A new clue to killer whale cluster behavior

Clue to killer whale cluster
Killer whale breaching in Bremer Bay, West Australia Credit: Naturaliste Charters, WA

A Flinders University researcher has finally fathomed why large numbers of killer whales gather at a single main location off the Western Australian southern coastline every summer.

In a new paper published in Deep Sea Research, physical oceanographer Associate Professor Jochen Kampf describes the conditions which have produced this ecological natural wonder of orcas migrating to the continental slope near Bremer Bay in the western Great Australian Bight from late austral spring to early autumn (January-April).

"The is connected to the local marine food web that follows from the upwelling of benthic particulate (POM) in a confined region near the seafloor plateau near the head of the Hood Canyon," says Associate Professor Kampf, from the Flinders University College of Science and Engineering.

But how and why does this feeding aggregation occur?

Detailed modeling of the three submarine canyons in the region has demonstrated how the process favors the Hood Canyon over the adjoining Bremer and Whale canyons.

"We showed that the shape and position of the Hood Canyon on the continental slope enables it to funnel significantly more benthic particles onto surrounding areas, and this is supported by smaller scale undulations which cause the slope upwelling of POM."

Clue to killer whale cluster
Killer whale and calf, Bremer Bay Credit: Naturaliste Charters, WA

Whale watching is a popular pursuit at the Bremer Bay Canyon hotspot, located 70km offshore from Bremer Bay in the Fitzgerald River National Park.

Naturaliste Charters tour operators in Bremer Bay says the eco-wilderness expeditions over several years have identified more than 275 regular killer at the location, between January and April, with this year's aggregation attracting some new animals.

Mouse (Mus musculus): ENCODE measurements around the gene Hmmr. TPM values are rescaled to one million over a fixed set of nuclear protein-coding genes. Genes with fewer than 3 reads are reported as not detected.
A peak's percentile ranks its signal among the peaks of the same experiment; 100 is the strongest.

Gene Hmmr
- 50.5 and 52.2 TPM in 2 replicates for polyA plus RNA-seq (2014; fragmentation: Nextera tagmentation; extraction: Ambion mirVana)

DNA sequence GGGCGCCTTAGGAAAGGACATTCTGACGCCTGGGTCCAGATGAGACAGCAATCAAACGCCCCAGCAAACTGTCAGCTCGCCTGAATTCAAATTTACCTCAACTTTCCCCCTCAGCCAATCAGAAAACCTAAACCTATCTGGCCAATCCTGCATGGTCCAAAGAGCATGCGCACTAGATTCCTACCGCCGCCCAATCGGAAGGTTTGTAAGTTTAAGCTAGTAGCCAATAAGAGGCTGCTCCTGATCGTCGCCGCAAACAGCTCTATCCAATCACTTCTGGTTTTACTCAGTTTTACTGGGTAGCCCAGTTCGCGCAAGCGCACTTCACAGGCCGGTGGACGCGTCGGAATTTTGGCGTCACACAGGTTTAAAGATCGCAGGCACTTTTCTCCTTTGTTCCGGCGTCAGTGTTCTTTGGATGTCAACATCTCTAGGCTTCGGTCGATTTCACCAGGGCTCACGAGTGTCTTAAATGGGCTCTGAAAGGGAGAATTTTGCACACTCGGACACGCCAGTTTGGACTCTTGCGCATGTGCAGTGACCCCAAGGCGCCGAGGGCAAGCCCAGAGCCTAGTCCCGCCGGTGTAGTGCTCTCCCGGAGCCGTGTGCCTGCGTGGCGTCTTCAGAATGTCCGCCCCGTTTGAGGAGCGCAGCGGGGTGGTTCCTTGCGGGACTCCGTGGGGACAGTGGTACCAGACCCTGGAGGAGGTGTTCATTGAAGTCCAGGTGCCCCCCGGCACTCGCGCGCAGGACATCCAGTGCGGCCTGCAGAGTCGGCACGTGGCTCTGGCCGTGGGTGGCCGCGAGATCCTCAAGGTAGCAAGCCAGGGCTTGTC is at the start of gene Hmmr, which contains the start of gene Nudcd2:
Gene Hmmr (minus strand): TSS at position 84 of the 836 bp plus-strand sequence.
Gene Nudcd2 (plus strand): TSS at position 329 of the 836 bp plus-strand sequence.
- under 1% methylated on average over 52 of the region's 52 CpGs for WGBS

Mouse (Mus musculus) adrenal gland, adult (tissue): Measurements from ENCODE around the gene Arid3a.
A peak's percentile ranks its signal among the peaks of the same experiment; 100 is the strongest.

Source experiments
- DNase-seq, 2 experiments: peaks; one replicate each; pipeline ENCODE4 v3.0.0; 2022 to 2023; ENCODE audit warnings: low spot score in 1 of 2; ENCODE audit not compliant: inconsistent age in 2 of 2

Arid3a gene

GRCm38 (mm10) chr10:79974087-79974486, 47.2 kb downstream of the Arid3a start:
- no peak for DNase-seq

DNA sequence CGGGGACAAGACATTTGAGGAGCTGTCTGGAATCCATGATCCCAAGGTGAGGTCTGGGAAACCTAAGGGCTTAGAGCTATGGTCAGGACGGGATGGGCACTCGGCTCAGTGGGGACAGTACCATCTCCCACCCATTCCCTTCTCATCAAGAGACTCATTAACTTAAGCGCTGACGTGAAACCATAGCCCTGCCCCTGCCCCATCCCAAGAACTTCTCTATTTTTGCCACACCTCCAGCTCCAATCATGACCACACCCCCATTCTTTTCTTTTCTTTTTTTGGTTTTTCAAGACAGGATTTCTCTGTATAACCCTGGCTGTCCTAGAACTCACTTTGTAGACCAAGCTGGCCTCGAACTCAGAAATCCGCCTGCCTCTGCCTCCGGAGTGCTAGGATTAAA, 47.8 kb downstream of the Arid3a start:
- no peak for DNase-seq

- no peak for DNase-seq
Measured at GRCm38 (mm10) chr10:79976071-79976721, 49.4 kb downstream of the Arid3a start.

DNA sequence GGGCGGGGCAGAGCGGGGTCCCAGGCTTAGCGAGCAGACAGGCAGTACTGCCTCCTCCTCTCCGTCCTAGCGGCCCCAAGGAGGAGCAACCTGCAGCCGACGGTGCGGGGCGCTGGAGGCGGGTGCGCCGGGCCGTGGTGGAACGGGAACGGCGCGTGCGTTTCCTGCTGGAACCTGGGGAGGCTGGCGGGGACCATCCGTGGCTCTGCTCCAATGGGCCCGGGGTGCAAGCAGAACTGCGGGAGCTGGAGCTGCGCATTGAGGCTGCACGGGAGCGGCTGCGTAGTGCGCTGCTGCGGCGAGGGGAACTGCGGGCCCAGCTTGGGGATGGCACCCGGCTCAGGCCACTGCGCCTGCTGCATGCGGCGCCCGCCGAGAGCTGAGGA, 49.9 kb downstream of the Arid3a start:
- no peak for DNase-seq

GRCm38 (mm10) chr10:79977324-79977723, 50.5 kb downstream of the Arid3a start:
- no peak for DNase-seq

"This large aggregation of killer whales at Bremer Bay come to the same confined region every year over a seafloor plateau near the head of the Hood Canyon where the total water depth is between 800m and 1000m.

The hydrodynamic modeling framework of the "Orca Plateau' explains how the Hood Canyon produces a concentrated flow of POM at great depth that provides the diet for deep-sea crabs, squids and other filter feeders upon which killer whales feed.

Clue to killer whale cluster
Killer whales, birds on Bremer Bay, WA Credit: Naturaliste Charters

"Explaining the feeding aggregation of these populations is an important step forward in explaining this natural phenomenon," he says.

The Naturaliste Charters website says: "Every year in summer, this newly discovered remote marine wilderness hot spot off the WA coast becomes the epicenter for an unbelievable intensity of life, including whaler sharks, , , masses of sea birds and the largest aggregation of killer whales in the Southern Hemisphere."


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More information: Jochen Kämpf, Modelling of physical drivers of a large feeding aggregation of killer whales (Orcinus orca) in the western Great Australian Bight, Australia, Deep Sea Research Part I: Oceanographic Research Papers (2021). DOI: 10.1016/j.dsr.2021.103526
Citation: A new clue to killer whale cluster behavior (2021, May 10) retrieved 22 June 2021 from https://phys.org/news/2021-05-clue-killer-whale-cluster-behavior.html
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